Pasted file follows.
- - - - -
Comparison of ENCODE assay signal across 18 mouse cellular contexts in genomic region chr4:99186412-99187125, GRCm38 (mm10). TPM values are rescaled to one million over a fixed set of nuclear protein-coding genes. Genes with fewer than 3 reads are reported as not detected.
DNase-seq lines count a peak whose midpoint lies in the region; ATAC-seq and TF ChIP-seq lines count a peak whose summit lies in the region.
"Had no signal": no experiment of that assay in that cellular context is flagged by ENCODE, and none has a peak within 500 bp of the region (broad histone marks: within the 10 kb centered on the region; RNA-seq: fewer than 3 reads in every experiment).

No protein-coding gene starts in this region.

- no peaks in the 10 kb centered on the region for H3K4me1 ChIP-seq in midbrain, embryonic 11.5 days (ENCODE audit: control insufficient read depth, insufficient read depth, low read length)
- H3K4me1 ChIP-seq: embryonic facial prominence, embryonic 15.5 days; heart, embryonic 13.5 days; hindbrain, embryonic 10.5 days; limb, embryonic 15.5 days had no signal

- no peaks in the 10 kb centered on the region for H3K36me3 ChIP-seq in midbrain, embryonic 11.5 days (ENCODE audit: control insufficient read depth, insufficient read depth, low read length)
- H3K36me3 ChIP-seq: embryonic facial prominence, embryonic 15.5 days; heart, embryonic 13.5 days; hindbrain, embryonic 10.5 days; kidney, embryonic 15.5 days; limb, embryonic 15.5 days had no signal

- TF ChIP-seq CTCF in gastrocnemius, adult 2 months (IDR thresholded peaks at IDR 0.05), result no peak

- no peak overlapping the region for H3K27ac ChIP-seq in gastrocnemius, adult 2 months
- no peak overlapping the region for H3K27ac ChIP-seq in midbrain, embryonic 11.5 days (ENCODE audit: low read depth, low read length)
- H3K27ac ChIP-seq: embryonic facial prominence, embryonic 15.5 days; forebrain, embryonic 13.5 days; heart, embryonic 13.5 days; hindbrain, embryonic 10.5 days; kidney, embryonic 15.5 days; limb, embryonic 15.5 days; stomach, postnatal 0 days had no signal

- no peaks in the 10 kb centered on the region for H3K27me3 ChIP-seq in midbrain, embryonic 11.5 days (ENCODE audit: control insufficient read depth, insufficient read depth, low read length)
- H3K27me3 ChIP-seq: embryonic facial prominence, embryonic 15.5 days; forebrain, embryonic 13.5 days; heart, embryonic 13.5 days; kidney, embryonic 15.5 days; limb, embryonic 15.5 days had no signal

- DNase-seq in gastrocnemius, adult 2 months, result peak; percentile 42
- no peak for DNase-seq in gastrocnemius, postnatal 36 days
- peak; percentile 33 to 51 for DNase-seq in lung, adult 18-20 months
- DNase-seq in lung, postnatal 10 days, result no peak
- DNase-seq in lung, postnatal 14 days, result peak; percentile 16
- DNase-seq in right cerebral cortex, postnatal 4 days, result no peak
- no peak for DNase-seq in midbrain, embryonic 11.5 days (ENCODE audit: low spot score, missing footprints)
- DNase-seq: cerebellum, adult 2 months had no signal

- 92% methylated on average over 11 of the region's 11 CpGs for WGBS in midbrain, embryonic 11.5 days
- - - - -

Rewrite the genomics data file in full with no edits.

Comparison of ENCODE assay signal across 18 mouse cellular contexts in genomic region chr4:99186412-99187125, GRCm38 (mm10). TPM values are rescaled to one million over a fixed set of nuclear protein-coding genes. Genes with fewer than 3 reads are reported as not detected.
DNase-seq lines count a peak whose midpoint lies in the region; ATAC-seq and TF ChIP-seq lines count a peak whose summit lies in the region.
"Had no signal": no experiment of that assay in that cellular context is flagged by ENCODE, and none has a peak within 500 bp of the region (broad histone marks: within the 10 kb centered on the region; RNA-seq: fewer than 3 reads in every experiment).

No protein-coding gene starts in this region.

- no peaks in the 10 kb centered on the region for H3K4me1 ChIP-seq in midbrain, embryonic 11.5 days (ENCODE audit: control insufficient read depth, insufficient read depth, low read length)
- H3K4me1 ChIP-seq: embryonic facial prominence, embryonic 15.5 days; heart, embryonic 13.5 days; hindbrain, embryonic 10.5 days; limb, embryonic 15.5 days had no signal

- no peaks in the 10 kb centered on the region for H3K36me3 ChIP-seq in midbrain, embryonic 11.5 days (ENCODE audit: control insufficient read depth, insufficient read depth, low read length)
- H3K36me3 ChIP-seq: embryonic facial prominence, embryonic 15.5 days; heart, embryonic 13.5 days; hindbrain, embryonic 10.5 days; kidney, embryonic 15.5 days; limb, embryonic 15.5 days had no signal

- TF ChIP-seq CTCF in gastrocnemius, adult 2 months (IDR thresholded peaks at IDR 0.05), result no peak

- no peak overlapping the region for H3K27ac ChIP-seq in gastrocnemius, adult 2 months
- no peak overlapping the region for H3K27ac ChIP-seq in midbrain, embryonic 11.5 days (ENCODE audit: low read depth, low read length)
- H3K27ac ChIP-seq: embryonic facial prominence, embryonic 15.5 days; forebrain, embryonic 13.5 days; heart, embryonic 13.5 days; hindbrain, embryonic 10.5 days; kidney, embryonic 15.5 days; limb, embryonic 15.5 days; stomach, postnatal 0 days had no signal

- no peaks in the 10 kb centered on the region for H3K27me3 ChIP-seq in midbrain, embryonic 11.5 days (ENCODE audit: control insufficient read depth, insufficient read depth, low read length)
- H3K27me3 ChIP-seq: embryonic facial prominence, embryonic 15.5 days; forebrain, embryonic 13.5 days; heart, embryonic 13.5 days; kidney, embryonic 15.5 days; limb, embryonic 15.5 days had no signal

- DNase-seq in gastrocnemius, adult 2 months, result peak; percentile 42
- no peak for DNase-seq in gastrocnemius, postnatal 36 days
- peak; percentile 33 to 51 for DNase-seq in lung, adult 18-20 months
- DNase-seq in lung, postnatal 10 days, result no peak
- DNase-seq in lung, postnatal 14 days, result peak; percentile 16
- DNase-seq in right cerebral cortex, postnatal 4 days, result no peak
- no peak for DNase-seq in midbrain, embryonic 11.5 days (ENCODE audit: low spot score, missing footprints)
- DNase-seq: cerebellum, adult 2 months had no signal

- 92% methylated on average over 11 of the region's 11 CpGs for WGBS in midbrain, embryonic 11.5 days